Crossover

Saturday, 11:30 am to 12:30 pm

Join Jill Pasternak every Saturday for her weekly interview show spotlighting notable music and musicians from the classical and jazz worlds - and the periphery as well!  Totally un-scripted and spontaneous, Crossover sounds like nothing else on the dial -- more like friends chatting over coffee than a broadcast interview.

Lisa-Marie Mazzucco

Simone Dinnerstein's latest CD Broadway-Lafayette is named after the subway stop in New York City. But, as Dinnerstein explains in her most recent visit to Crossover, there is an ulterior motive at play in the title - the relationship of America and France, dating back to the American Revolution, when the Marquis de Lafayette helped American colonists send the British back across the Atlantic licking their wounds.  And there is yet another undercurrent in the theme of American and French relationships - that of the composers on the recording.

Born in 1987, and now in his 20s, he's been called, "...the finest pianist of his generation," by the UK Telegraph, who also commented that, ..."[he] shows that he's set to be one  of this century's big names." He's Igor Levit. And his latest CD of the last five piano sonatas of Ludwig von Beethoven has been creating quite a stir.

Heroic, indeed.  So much so, that his first CD is called, Héroïque.  Sure, the title refers to the music on tenor Bryan Hymel's freshman solo recording, a portrayal of the heroic figures of French grand opera. But to accurately portray those characters, it doesn't hurt to have an heroic voice.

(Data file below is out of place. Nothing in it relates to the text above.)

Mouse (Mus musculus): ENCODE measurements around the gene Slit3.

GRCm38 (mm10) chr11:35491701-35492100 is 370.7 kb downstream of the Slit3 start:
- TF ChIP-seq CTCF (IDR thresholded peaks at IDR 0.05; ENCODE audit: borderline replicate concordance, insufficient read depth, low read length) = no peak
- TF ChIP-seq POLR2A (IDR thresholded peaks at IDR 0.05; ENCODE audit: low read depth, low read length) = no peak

American Masters is the title of a recently released CD, referring to the composers and works that appear on the disc.  But the term can just as easily be applied to the performer - violinist Anne Akiko Meyers.

Anne is no stranger to Crossover listeners, and we're lucky to be able to speak with her whenever something new is on her horizon, which winds up being quite frequently. This time around, she introduces us to one of today's bright lights in the composing world, Mason Bates.

At Crossover, we're lucky that so many great guests are willing to return to speak with us - and you! Montenegrin guitarist Miloš Karadaglić is one of them.

It's funny. Just when you think you know someone inside out and upside-down, you're hit with the realization that you really only know half the story. That's Jose Serebrier. The 76-year-old, Uruguayan-born Serebrier is one of the best-known and most-frequently recorded conductors of his generation. But, did you know he is also quite a prolific and accomplished composer? He is. So much so that he considers himself not a conductor who also composes, but a composer who also conducts.

When Michael Stairs sits at the organ console, the result is nothing but perfection. He is indeed the organist's organist. Stairs has been organist for The Philadelphia Orchestra since his appointment by Riccardo Muti in 1985. He taught at the Haverford School for 25 years and was beloved by his students. A graduate of Westminster Choir College, he also holds an Artist's Diploma from the Curtis Institute of Music.